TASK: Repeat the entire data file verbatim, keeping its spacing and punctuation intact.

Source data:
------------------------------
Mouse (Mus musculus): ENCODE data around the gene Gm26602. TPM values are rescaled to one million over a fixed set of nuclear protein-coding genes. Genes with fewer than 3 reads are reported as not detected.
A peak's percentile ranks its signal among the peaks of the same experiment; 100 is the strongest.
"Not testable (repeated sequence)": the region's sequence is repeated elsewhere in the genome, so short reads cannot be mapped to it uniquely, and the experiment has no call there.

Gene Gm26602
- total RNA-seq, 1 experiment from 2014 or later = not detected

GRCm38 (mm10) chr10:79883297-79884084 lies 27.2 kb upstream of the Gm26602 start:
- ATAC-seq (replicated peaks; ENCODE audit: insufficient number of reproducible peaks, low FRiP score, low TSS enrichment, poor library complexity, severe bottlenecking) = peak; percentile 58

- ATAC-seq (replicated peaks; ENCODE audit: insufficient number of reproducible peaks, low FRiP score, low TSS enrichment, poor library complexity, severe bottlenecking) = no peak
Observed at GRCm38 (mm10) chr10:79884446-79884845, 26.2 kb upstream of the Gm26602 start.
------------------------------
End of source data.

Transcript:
Mouse (Mus musculus): ENCODE data around the gene Gm26602. TPM values are rescaled to one million over a fixed set of nuclear protein-coding genes. Genes with fewer than 3 reads are reported as not detected.
A peak's percentile ranks its signal among the peaks of the same experiment; 100 is the strongest.
"Not testable (repeated sequence)": the region's sequence is repeated elsewhere in the genome, so short reads cannot be mapped to it uniquely, and the experiment has no call there.

Gene Gm26602
- total RNA-seq, 1 experiment from 2014 or later = not detected

GRCm38 (mm10) chr10:79883297-79884084 lies 27.2 kb upstream of the Gm26602 start:
- ATAC-seq (replicated peaks; ENCODE audit: insufficient number of reproducible peaks, low FRiP score, low TSS enrichment, poor library complexity, severe bottlenecking) = peak; percentile 58

- ATAC-seq (replicated peaks; ENCODE audit: insufficient number of reproducible peaks, low FRiP score, low TSS enrichment, poor library complexity, severe bottlenecking) = no peak
Observed at GRCm38 (mm10) chr10:79884446-79884845, 26.2 kb upstream of the Gm26602 start.